Refuting the errors of Jonathan Neville and the Heartland hoax

Wednesday, June 10, 2020

Perhaps Jonathan Neville’s biggest strawman yet

Jonathan Neville frequently employs logical fallacies in his writing. (This blog has documented many examples.)

In his June 10, 2020, blog post, “M2C does not stick to the text of the Book of Mormon,” Neville makes yet another a strawman argument:
Our M2C* friends often justify their repudiation of the teachings of the prophets about the New York Cumorah by claiming they stick to the “text of the Book of Mormon” and that anything the prophets have said beyond that is pure speculation.

Do you see how that is a fundamental logical thinking error?

Nowhere does the text of the Book of Mormon identify the “Western hemisphere,” the “Americas,” or even “America” as Lehi’s land of promise.

There is no basis in the text for looking at any particular part of the world.…

Based on the text alone, Lehi could have landed literally anywhere. He could have landed in Australia, Chile, Guatemala, Florida, or Japan. He could have circumnavigated Africa and ended up in Italy.

Based on the text alone, choosing the “Americas” is as arbitrary as choosing Malaysia or Eritrea or anywhere else on the planet.
I detect nothing in Neville’s post that indicates he’s being sarcastic or using parody. He actually believes that he’s made a good, solid argument against those who argue for a Mesoamerican setting for the Book of Mormon.

A strawman argument is one in which the individual claims that his opponent believes X, when his opponent actually believes X1; X is a caricature of the opponent’s argument, but it’s easier to demolish than X1. (That’s why the fallacy is called a strawman: It’s much easier to attack a scarecrow than it is to attack a living person.)
Scarecrow from the Wizard of Oz
What’s the strawman in Neville’s argument? Mesoamericanists have never claimed that only the text of the Book of Mormon informs us about its location, nor have they claimed that anything the prophets have said outside the text is “pure speculation.”

What do “M2C intellectuals,” as Neville calls them, actually believe? Well, as I’ve mentioned repeatedly on this blog (like here, for example), they accept what the Book of Mormon of says about its own geography, along with revealed, authoritative statements from Church leaders on the subject, including this one from Joseph Smith, which is canonized in the Pearl of Great Price:
While I was thus in the act of calling upon God, I discovered a light appearing in my room, which continued to increase until the room was lighter than at noonday, when immediately a personage appeared at my bedside, standing in the air, for his feet did not touch the floor.… He called me by name, and said unto me that he was a messenger sent from the presence of God to me, and that his name was Moroni; that God had a work for me to do.… He said there was a book deposited, written upon gold plates, giving an account of the former inhabitants of this continent, and the source from whence they sprang. He also said that the fulness of the everlasting Gospel was contained in it, as delivered by the Savior to the ancient inhabitants; also, that there were two stones in silver bows—and these stones, fastened to a breastplate, constituted what is called the Urim and Thummim—deposited with the plates; and the possession and use of these stones were what constituted “seers” in ancient or former times; and that God had prepared them for the purpose of translating the book. (Joseph Smith—History 1:30, 33–35)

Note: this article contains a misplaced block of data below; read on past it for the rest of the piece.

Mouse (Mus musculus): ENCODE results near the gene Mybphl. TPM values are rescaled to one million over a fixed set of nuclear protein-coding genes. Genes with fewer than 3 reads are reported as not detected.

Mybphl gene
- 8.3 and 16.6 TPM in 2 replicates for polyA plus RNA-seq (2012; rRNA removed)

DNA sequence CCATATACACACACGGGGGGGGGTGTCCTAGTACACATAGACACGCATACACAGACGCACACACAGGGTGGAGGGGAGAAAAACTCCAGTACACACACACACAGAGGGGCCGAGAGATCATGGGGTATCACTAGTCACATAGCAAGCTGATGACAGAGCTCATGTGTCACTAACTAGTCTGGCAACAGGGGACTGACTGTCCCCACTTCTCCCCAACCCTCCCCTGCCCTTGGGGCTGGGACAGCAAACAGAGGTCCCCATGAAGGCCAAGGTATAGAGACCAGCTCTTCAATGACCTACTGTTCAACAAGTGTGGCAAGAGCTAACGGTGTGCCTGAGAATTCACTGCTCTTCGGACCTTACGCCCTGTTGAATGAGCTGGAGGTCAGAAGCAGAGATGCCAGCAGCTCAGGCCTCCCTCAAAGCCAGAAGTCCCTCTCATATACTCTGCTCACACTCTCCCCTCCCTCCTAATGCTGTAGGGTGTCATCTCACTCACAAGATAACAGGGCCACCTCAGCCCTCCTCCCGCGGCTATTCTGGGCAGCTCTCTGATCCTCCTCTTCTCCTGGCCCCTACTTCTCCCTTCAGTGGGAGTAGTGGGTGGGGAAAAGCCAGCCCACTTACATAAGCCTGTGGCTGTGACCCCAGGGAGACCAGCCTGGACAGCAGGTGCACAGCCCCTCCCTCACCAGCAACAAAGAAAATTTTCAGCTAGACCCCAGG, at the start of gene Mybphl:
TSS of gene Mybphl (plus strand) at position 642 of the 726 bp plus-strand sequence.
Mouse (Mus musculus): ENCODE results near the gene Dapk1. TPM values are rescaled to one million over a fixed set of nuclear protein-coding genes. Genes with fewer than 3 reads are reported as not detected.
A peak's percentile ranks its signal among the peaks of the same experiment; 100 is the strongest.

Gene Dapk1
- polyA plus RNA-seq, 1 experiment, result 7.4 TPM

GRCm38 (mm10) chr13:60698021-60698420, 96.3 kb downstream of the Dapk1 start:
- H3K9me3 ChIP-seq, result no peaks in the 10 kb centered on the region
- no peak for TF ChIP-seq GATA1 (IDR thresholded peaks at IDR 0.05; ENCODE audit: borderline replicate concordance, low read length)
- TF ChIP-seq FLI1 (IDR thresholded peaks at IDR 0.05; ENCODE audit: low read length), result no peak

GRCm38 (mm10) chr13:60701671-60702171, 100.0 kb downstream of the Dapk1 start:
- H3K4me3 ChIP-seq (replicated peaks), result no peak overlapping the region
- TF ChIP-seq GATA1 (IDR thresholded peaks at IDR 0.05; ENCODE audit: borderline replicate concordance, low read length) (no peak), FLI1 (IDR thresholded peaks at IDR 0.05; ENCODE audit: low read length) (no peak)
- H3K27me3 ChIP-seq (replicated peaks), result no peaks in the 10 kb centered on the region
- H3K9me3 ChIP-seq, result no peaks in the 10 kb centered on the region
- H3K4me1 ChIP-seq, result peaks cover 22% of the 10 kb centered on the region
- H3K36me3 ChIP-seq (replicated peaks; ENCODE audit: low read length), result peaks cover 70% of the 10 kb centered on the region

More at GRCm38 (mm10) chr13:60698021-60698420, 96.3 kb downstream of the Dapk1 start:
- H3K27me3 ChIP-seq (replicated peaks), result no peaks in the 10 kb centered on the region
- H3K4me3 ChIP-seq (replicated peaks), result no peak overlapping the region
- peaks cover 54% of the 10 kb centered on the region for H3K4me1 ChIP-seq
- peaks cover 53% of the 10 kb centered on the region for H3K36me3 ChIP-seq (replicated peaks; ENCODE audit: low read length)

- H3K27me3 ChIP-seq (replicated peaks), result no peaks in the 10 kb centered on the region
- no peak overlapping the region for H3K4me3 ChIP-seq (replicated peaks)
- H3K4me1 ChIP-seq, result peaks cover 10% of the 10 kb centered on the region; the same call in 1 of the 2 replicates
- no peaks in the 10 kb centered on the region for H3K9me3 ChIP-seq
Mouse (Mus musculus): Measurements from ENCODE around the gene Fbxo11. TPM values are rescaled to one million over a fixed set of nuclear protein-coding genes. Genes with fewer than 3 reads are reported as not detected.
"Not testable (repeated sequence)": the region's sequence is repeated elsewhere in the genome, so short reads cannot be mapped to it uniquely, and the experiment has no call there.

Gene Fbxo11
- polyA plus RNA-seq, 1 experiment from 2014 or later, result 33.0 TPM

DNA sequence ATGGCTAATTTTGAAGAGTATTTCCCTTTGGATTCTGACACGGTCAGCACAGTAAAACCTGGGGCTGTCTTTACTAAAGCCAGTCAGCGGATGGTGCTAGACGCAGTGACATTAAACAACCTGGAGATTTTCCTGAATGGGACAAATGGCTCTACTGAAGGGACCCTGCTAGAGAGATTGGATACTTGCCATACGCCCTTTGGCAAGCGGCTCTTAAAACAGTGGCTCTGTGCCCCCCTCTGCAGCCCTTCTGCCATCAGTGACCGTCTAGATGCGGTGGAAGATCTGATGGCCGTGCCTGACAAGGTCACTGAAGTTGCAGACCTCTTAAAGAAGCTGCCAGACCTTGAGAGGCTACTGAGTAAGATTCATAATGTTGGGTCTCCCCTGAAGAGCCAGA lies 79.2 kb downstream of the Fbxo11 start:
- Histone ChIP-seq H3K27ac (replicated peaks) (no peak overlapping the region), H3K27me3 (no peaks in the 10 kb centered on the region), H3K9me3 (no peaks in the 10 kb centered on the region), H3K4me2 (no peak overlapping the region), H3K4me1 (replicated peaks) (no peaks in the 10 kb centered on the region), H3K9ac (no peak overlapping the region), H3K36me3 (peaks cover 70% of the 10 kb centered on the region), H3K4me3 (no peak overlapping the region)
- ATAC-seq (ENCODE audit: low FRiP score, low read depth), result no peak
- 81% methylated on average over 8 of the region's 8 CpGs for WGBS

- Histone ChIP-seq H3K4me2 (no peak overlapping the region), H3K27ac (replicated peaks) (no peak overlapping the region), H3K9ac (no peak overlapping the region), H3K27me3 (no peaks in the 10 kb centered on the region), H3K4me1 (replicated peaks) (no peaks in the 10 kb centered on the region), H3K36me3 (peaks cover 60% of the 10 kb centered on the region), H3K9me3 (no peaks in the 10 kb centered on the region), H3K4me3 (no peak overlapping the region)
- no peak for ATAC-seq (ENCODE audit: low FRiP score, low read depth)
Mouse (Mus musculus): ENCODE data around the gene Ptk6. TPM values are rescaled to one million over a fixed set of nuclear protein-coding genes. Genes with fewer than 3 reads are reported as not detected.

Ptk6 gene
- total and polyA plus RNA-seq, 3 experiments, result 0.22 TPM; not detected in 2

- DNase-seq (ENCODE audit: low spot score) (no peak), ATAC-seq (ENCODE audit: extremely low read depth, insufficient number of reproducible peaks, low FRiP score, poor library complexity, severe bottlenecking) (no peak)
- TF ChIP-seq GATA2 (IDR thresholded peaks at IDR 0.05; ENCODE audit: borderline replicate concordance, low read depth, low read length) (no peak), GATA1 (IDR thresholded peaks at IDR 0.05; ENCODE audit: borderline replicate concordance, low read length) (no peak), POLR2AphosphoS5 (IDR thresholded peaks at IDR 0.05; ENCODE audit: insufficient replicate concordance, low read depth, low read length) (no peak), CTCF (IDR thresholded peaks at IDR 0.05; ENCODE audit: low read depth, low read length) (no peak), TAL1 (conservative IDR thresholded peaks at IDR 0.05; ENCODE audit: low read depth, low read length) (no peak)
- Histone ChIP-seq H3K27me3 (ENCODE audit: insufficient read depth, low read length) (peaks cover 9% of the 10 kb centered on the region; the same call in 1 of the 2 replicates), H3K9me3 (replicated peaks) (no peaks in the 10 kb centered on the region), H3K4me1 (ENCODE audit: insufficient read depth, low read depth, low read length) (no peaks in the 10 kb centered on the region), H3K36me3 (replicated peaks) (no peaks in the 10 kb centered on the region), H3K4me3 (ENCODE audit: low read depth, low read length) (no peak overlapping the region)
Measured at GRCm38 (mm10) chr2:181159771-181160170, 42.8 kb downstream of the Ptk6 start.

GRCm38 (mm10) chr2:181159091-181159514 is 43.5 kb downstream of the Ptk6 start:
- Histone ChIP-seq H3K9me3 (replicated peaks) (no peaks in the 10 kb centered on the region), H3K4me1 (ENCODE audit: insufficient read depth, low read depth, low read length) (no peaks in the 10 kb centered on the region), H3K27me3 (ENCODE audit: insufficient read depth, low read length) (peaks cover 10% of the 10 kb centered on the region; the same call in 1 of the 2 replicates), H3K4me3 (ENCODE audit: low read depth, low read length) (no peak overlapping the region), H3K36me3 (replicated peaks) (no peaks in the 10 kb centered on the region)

In this canonized account of the angel Moroni’s first visit to Joseph Smith on September 21, 1823, Moroni indicated that the Book of Mormon is “an account of the former inhabitants of this continent,” meaning the continent on which Joseph Smith lived.

Noah Webster’s 1828 American Dictionary of the English Language defines continent as “a great extent of land, not disjoined or interrupted by a sea; a connected tract of land of great extent; as the Eastern and Western continent.” Stephen Smoot has compiled dozens of sources from Joseph Smith’s time of “this continent” referring to what we today call the Western Hemisphere, not just to North America.

The scriptural statement in Joseph Smith—History is accepted by every believer in the Mesoamerican setting of the Book of Mormon. For Neville to argue, therefore, that they suffer from a “fundamental logical thinking error” not just untrue; it is grossly and flagrantly untrue. It represents either a fundamental misunderstanding of the arguments of those whom he criticizes or a malcious attempt to misrepresent their arguments.

This is, of course, not the first time Neville has misrepresented the arguments of believers in a Mesoamerican Book of Mormon setting: Prior to this post, I’ve cataloged fifty-eight other examples of him doing so.

It’s odious, and Jonathan Neville should be ashamed—ashamed enough that he would stop doing it.

But after, now, fifty-nine posts pointing out his obnoxious behavior, I sadly have little confidence that he will change his ways.

—Peter Pan * “M2C” is Jonathan Neville’s acronym for the theory that the Book of Mormon took place in Mesoamerica and that the hill Cumorah in the Book of Mormon is not the same hill in New York where Joseph Smith received the plates of Mormon.

1 comment:

  1. Why does Neville keep referring to "M2C" advocates as his "friends"? His behavior towards them hardly indicates feelings of friendship on his part. I'd hate to see what he writes about his enemies!

    ReplyDelete

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